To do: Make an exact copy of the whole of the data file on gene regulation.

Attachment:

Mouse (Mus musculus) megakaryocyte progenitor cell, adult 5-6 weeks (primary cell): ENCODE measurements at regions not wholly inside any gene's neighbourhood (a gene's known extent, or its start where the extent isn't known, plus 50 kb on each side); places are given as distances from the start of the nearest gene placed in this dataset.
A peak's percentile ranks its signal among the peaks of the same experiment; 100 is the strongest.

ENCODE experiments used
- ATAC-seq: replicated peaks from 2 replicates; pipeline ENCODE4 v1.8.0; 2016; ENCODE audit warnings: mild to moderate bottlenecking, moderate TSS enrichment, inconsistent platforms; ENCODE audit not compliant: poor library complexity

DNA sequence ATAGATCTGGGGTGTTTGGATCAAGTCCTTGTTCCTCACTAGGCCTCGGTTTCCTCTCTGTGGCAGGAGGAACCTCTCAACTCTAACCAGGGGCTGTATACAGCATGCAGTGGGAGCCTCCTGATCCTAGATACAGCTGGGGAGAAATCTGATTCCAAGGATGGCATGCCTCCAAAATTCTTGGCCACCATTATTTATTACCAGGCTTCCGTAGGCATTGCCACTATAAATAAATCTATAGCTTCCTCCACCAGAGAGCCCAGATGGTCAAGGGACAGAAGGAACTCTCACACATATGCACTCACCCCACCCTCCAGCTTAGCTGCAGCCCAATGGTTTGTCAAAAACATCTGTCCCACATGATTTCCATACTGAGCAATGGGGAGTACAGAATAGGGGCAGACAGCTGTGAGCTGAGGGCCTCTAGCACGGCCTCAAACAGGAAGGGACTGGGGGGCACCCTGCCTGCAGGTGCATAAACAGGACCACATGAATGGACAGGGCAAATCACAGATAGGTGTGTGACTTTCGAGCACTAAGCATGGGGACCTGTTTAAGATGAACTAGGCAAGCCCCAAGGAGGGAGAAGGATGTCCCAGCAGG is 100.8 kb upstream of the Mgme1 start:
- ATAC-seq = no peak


Mouse (Mus musculus) megakaryocyte progenitor cell, adult 5-6 weeks (primary cell): ENCODE measurements at regions not wholly inside any gene's neighbourhood (a gene's known extent, or its start where the extent isn't known, plus 50 kb on each side); places are given as distances from the start of the nearest gene placed in this dataset.
A peak's percentile ranks its signal among the peaks of the same experiment; 100 is the strongest.

ENCODE experiments used
- ATAC-seq: replicated peaks from 2 replicates; pipeline ENCODE4 v1.8.0; 2016; ENCODE audit warnings: mild to moderate bottlenecking, moderate TSS enrichment, inconsistent platforms; ENCODE audit not compliant: poor library complexity

DNA sequence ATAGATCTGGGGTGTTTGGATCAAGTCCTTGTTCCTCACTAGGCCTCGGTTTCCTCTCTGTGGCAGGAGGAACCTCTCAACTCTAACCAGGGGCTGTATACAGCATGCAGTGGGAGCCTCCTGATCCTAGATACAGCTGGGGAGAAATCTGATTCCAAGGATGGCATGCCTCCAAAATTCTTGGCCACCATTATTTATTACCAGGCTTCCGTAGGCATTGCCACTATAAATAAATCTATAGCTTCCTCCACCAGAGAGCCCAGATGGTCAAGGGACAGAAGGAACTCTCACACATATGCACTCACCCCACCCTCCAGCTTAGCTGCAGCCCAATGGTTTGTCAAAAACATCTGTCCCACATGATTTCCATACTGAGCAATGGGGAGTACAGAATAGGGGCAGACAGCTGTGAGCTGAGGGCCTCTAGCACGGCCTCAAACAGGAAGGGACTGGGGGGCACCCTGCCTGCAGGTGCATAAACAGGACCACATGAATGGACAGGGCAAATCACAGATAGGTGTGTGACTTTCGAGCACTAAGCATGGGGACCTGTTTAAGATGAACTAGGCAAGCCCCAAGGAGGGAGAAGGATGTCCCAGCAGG is 100.8 kb upstream of the Mgme1 start:
- ATAC-seq = no peak